The Royal Swedish Academy of Sciences said the award honours their development of palladium-catalyzed cross couplings in organic systems. The academy called that one of the most sophisticated tools available to chemists today, and one that is used by researchers worldwide and in commercial production of pharmaceuticals and molecules used to make electronics. 
Heck, 79, is a professor emeritus at the University of Delaware. Negishi, 75, is a chemistry professor at Purdue University in West Lafayette, Indiana, and 80-year-old Suzuki is a professor at Hokkaido University in Sapporo, Japan. Officials at Hokkaido University were delighted by the news. 
The method has been used to artificially produce discodermolide, a cancer-killing substance first found in marine sponges, the academy said in its citation. It added that no cancer drug based on the substance has been developed yet. 

2010 Nobel Prize in literature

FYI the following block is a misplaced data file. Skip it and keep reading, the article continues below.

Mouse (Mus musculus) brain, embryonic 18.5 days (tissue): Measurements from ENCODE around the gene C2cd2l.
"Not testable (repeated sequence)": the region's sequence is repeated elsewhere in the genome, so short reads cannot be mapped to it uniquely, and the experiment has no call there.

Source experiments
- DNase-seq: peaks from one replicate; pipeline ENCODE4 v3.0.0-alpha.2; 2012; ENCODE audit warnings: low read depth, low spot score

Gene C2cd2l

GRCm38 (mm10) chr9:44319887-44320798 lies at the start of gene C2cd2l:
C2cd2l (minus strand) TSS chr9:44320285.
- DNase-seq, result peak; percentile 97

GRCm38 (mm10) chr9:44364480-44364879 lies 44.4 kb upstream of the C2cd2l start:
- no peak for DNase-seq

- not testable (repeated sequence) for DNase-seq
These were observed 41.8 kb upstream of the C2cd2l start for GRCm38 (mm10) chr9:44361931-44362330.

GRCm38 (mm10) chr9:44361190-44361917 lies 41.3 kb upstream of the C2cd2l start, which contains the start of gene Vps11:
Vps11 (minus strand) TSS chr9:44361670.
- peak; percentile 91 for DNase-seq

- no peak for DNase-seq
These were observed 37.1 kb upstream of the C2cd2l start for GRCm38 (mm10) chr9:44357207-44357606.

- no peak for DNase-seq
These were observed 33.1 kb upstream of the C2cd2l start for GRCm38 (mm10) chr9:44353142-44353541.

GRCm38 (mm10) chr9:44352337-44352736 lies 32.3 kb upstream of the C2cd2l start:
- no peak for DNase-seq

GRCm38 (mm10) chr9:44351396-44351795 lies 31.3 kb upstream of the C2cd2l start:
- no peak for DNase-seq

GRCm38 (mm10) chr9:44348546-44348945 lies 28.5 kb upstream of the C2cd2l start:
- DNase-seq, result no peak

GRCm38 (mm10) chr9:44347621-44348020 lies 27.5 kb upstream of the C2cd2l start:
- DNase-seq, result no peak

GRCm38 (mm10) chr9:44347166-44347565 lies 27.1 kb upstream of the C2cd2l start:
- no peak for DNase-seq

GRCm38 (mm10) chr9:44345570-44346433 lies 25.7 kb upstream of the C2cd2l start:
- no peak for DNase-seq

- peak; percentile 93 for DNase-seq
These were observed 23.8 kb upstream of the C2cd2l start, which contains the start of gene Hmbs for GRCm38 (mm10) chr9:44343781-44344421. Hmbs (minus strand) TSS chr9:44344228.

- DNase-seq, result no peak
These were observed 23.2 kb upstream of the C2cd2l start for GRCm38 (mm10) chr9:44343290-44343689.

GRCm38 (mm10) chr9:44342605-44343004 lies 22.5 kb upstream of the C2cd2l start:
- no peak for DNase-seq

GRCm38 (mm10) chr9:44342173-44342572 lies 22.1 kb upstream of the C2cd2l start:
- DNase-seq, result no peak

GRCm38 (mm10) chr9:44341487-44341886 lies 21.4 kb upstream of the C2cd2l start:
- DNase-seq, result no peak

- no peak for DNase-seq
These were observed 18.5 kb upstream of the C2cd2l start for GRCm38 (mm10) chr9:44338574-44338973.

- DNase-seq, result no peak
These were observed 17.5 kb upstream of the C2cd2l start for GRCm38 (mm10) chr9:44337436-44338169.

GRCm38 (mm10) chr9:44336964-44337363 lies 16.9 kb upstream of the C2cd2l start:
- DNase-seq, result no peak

Mario Vargas Llosa, a Peruvian, one of the most acclaimed writers in the Spanish-speaking world, won the 2010 Nobel Prize in literature. 
The Swedish Academy said it honored the 74-year-old author “for his cartography of structures of power and his trenchant images of the individual’s resistance, revolt and defeat.” 
Vargas Llosa has written more than 30 novels, plays and essays, including “Conversation in the Cathedral” and “The Green House.” In 1995, he was awarded the Cervantes Prize, the Spanish-speaking world’s most distinguished literary honor. 
His international breakthrough came with the 1960s novel “The Time of The Hero.” Vargas Llosa is the first South American winner of the prestigious Nobel Prize in literature since it was awarded to Colombian writer Gabriel Garcia Marquez in 1982. 

2010 Nobel Peace Prize

Imprisoned Chinese dissident Liu Xiaobo has won the 2010 Nobel Peace Prize for “his long and non-violent struggle for fundamental human rights in China” — a prize likely to enrage the Chinese Government, which warned the Nobel committee not to hono ur him.